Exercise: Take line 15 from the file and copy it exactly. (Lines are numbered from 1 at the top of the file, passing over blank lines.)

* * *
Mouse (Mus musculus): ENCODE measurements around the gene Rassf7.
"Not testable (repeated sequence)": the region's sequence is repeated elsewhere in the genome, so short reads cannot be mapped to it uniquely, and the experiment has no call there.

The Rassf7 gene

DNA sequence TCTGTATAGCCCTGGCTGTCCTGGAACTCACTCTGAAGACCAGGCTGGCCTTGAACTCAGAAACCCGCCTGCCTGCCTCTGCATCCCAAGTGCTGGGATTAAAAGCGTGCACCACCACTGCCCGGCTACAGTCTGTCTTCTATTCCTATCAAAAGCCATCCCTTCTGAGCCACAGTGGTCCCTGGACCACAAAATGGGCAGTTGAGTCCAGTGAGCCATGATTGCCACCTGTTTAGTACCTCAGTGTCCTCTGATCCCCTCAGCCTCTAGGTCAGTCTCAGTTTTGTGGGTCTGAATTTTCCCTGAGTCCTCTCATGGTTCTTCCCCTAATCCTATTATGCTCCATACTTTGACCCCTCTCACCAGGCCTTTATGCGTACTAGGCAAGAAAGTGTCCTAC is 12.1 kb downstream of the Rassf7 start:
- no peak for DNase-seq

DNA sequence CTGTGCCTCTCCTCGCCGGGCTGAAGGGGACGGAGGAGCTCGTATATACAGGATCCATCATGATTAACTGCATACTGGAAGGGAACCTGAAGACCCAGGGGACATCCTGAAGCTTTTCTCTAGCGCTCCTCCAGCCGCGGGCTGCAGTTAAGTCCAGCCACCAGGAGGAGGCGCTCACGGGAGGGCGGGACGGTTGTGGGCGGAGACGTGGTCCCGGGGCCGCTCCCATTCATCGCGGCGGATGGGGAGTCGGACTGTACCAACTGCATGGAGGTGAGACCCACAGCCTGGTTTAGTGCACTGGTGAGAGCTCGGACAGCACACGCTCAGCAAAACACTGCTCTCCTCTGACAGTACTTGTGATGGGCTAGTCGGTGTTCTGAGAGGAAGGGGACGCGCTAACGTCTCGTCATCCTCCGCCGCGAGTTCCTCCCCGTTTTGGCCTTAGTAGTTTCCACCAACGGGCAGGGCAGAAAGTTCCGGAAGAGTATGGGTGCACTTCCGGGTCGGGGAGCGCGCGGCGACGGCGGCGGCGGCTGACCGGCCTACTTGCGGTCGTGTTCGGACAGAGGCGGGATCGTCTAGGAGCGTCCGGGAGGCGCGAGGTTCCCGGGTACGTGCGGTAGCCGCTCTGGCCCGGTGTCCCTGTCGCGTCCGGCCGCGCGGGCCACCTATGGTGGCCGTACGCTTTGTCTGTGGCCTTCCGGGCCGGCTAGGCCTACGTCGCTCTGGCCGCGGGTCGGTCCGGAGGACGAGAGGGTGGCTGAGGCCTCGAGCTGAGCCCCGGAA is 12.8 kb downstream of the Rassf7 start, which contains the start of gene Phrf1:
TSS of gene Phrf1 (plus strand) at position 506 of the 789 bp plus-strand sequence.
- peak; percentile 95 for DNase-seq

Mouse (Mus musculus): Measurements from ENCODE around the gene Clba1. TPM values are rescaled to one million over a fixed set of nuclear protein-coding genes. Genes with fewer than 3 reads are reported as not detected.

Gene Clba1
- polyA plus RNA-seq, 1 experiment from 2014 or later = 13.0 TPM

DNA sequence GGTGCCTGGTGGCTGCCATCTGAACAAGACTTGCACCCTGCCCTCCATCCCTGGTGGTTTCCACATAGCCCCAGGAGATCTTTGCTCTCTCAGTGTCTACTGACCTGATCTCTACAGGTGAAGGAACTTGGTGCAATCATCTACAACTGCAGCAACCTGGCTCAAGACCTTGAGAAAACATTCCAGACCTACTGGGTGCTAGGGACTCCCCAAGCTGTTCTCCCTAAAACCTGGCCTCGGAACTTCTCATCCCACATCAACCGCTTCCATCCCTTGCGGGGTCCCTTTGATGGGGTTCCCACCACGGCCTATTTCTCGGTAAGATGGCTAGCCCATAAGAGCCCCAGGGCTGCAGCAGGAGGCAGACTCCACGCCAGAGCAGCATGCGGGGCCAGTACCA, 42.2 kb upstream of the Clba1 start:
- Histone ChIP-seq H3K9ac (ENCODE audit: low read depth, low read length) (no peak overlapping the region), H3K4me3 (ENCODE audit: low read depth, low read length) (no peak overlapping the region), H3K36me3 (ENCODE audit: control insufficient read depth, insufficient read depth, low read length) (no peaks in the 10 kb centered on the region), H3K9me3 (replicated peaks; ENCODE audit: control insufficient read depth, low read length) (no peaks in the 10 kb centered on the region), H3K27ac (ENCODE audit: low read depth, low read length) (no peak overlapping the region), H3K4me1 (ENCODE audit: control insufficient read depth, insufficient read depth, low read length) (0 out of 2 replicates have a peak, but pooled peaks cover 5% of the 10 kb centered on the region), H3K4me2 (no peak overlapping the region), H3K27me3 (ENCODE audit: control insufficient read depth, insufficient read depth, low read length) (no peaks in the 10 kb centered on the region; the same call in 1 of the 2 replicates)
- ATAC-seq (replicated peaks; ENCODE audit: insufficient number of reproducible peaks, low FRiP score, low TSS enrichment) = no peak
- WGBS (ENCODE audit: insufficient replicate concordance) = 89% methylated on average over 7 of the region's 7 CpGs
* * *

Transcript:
- WGBS (ENCODE audit: insufficient replicate concordance) = 89% methylated on average over 7 of the region's 7 CpGs